The Moment in Question:

Click [here] to listen to a sample
of “We Have An Organist Capable of
Stirring the Soul,” composed and
performed by Gene Moore

Gene Moore portrait
... ...Gene Moore

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Awesome Websites!

Carnival of Souls at SAE

Carnival of Souls Wikipeida

Carnival of Souls Criterion (Amazon)

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Next Installment:

Trevor Jones chases the dragon.
FROM HELL

Jason Comerford Bio


READER COMMENTS:

Howlin' Wolf  
If you have not responded as a prize winner, give us a shout! We have several prize winners for Week 1 and individual prize winners for Weeks 2 and 3. Visit the links for the prizes below to see if you are a winner. The Week 4 prize information soon and the GRAND PRIZE to be selected by random drawing at the conclusion of 13 Chills.

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Pooter  
Years ago I held my tape recorder up to the TV to capture this fantastic score. In some ways, the idea of creepy organ music ought to be corny and generic, like something from a Disney Haunted House. Yet, Carnival of Souls ends up being not only a lyrical score, but also an unsettling one. Brilliant choices by the way. We appear to have very similar tastes.
     
Dino   This film was a great and fun little jaunt of corny, yet creepy. Though the score was a driving force to make it remind us we were not in a large theme park. No it was down that dirt road in the middle of the middle of nowhere.

Thank you for the great memories, also for picking me out of the virtual hat ...I will contact you soon!
     
Howlin' Wolf   Congrats again Dino and thank you for your contributions! Actually we are "old school" and cut up real pieces of paper with numbers assigned to each name ...so your name was pulled out of a literal rather than virtual hat. It is indeed great fun for us! smiley face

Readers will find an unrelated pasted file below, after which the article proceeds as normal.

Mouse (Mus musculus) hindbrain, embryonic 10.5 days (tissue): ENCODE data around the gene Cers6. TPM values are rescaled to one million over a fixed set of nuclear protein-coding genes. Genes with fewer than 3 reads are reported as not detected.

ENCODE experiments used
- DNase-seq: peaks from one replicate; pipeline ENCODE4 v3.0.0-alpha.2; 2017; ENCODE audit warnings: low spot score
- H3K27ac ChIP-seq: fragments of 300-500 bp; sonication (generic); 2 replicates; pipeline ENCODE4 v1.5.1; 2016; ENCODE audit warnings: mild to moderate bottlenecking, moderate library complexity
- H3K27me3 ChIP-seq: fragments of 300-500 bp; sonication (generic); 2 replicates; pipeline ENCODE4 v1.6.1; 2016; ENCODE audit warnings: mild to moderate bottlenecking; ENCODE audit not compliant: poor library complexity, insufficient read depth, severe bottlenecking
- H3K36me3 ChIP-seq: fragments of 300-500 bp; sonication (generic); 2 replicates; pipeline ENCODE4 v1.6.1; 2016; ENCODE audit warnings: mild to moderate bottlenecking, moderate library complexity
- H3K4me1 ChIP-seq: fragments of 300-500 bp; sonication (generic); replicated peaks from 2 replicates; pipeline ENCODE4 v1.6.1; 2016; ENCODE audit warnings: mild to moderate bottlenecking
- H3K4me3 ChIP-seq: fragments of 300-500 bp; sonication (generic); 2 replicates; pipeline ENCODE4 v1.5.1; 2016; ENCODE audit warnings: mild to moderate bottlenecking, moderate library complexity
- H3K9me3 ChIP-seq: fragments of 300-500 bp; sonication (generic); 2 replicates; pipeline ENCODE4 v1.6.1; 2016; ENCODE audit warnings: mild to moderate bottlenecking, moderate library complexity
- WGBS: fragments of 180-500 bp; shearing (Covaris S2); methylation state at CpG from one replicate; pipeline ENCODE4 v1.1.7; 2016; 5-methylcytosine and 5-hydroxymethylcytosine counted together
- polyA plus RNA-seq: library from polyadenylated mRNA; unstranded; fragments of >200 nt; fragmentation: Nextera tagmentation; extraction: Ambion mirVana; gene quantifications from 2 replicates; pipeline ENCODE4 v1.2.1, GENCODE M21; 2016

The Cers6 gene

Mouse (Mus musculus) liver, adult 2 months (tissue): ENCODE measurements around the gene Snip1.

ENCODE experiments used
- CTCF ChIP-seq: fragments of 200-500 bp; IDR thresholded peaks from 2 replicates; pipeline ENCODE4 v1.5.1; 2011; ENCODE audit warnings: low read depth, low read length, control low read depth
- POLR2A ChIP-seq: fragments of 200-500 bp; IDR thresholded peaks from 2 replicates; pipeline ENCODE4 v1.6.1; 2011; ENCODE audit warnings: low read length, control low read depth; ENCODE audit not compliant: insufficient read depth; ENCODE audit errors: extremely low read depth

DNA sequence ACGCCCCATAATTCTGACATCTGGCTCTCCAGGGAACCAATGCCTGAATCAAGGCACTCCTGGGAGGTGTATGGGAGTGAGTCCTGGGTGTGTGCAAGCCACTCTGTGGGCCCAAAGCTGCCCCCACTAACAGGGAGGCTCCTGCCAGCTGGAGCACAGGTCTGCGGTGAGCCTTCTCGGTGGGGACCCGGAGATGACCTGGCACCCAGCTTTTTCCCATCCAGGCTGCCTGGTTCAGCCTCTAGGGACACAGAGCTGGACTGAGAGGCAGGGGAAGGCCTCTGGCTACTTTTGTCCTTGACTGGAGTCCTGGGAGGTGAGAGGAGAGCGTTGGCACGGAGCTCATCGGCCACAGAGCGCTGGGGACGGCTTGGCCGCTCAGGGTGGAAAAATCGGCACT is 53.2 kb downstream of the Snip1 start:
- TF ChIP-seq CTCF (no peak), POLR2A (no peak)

Jonathan   This sounds really interesting. Such a little film, yet I was surprised to see that there is even a CD release. The story behind the movie is classic. Recording the organ live in about 6 hours sounds like a world record.
     
Scott   Seeing this installment of 13 Chills made me pause. Carnival of Souls sounded so familiar to me ...I know I haven't seen the movie ...so I went digging. Low and behold, I actually have this one ...so I had to blow the dust off of it and give it another listen.

If you don't like organ music this one certainly isn't for you, as the score is just absolutely jam packed with it from start to finish. The Citadel release as Jason stated above is broken into 2 parts, with the first half of the CD containing a ton of dialogue tracks interspersed with the music. The second half of the CD contains one large 30 minute Suite of score music from the film without dialogue. Listening to it again, I remember why I haven't listened to it in a while ...I don't mind an organ filled track from time to time, but a whole score of it is just a little more than I like. It is certainly worthy of a listen if you are not familiar with it though, and it does have a distinct sound to it.
     
S. Dawg   Haven't seen this little chiller for many a year; looks like I ought to re-visit it. Not sure the score would be that rewarding as a standalone experience though!
     
Josh   Our copy of Carnival of Souls (the Citadel CD) arrived in the mail on the very day that you posted this article. Talk about a crazy coinkykink. The sound and presentation of the Citadel CD just blows away the previous Birdman Records release. This movie (and its score) are essential watching this time of year, or anytime you want a dose of good ol' fashioned cinematic goosebumps.